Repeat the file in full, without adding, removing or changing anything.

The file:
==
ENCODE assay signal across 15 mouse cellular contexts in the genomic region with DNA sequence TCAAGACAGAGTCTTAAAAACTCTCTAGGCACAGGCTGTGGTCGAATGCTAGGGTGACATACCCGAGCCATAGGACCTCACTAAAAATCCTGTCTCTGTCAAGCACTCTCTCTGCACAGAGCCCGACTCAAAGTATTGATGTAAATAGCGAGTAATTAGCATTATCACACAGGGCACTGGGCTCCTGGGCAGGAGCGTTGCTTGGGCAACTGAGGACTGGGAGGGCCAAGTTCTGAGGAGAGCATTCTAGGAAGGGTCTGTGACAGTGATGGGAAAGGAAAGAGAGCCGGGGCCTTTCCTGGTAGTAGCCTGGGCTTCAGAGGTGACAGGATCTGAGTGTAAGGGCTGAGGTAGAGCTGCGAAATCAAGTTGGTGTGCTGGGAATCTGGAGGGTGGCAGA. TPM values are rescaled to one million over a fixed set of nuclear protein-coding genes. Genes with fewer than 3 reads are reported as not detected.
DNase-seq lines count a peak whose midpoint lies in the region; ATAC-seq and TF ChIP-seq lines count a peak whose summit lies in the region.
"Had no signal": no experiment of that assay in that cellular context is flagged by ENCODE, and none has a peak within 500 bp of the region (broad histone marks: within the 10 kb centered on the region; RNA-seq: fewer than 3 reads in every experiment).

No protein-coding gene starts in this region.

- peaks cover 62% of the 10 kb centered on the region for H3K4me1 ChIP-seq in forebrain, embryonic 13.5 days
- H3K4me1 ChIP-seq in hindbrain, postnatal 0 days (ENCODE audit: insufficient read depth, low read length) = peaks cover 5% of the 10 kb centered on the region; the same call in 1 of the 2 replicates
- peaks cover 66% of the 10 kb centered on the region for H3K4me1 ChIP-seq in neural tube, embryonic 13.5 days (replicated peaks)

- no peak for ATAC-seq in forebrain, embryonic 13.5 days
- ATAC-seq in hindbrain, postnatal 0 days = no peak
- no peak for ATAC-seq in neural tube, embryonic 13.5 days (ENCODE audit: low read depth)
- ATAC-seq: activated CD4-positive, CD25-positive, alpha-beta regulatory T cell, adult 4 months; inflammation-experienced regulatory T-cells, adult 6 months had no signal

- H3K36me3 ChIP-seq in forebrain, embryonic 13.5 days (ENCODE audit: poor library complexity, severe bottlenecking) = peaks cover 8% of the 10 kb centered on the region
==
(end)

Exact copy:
ENCODE assay signal across 15 mouse cellular contexts in the genomic region with DNA sequence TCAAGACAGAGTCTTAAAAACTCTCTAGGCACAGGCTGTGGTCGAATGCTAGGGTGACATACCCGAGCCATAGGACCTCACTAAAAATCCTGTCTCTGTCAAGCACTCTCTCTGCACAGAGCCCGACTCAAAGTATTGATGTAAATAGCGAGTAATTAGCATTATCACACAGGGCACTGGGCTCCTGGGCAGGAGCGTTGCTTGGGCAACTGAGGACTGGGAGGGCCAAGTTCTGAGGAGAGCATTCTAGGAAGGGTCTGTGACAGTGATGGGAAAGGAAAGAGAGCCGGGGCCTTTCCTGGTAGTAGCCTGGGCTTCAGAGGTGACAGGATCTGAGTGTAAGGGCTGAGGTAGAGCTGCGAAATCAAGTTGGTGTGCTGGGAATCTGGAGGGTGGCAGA. TPM values are rescaled to one million over a fixed set of nuclear protein-coding genes. Genes with fewer than 3 reads are reported as not detected.
DNase-seq lines count a peak whose midpoint lies in the region; ATAC-seq and TF ChIP-seq lines count a peak whose summit lies in the region.
"Had no signal": no experiment of that assay in that cellular context is flagged by ENCODE, and none has a peak within 500 bp of the region (broad histone marks: within the 10 kb centered on the region; RNA-seq: fewer than 3 reads in every experiment).

No protein-coding gene starts in this region.

- peaks cover 62% of the 10 kb centered on the region for H3K4me1 ChIP-seq in forebrain, embryonic 13.5 days
- H3K4me1 ChIP-seq in hindbrain, postnatal 0 days (ENCODE audit: insufficient read depth, low read length) = peaks cover 5% of the 10 kb centered on the region; the same call in 1 of the 2 replicates
- peaks cover 66% of the 10 kb centered on the region for H3K4me1 ChIP-seq in neural tube, embryonic 13.5 days (replicated peaks)

- no peak for ATAC-seq in forebrain, embryonic 13.5 days
- ATAC-seq in hindbrain, postnatal 0 days = no peak
- no peak for ATAC-seq in neural tube, embryonic 13.5 days (ENCODE audit: low read depth)
- ATAC-seq: activated CD4-positive, CD25-positive, alpha-beta regulatory T cell, adult 4 months; inflammation-experienced regulatory T-cells, adult 6 months had no signal

- H3K36me3 ChIP-seq in forebrain, embryonic 13.5 days (ENCODE audit: poor library complexity, severe bottlenecking) = peaks cover 8% of the 10 kb centered on the region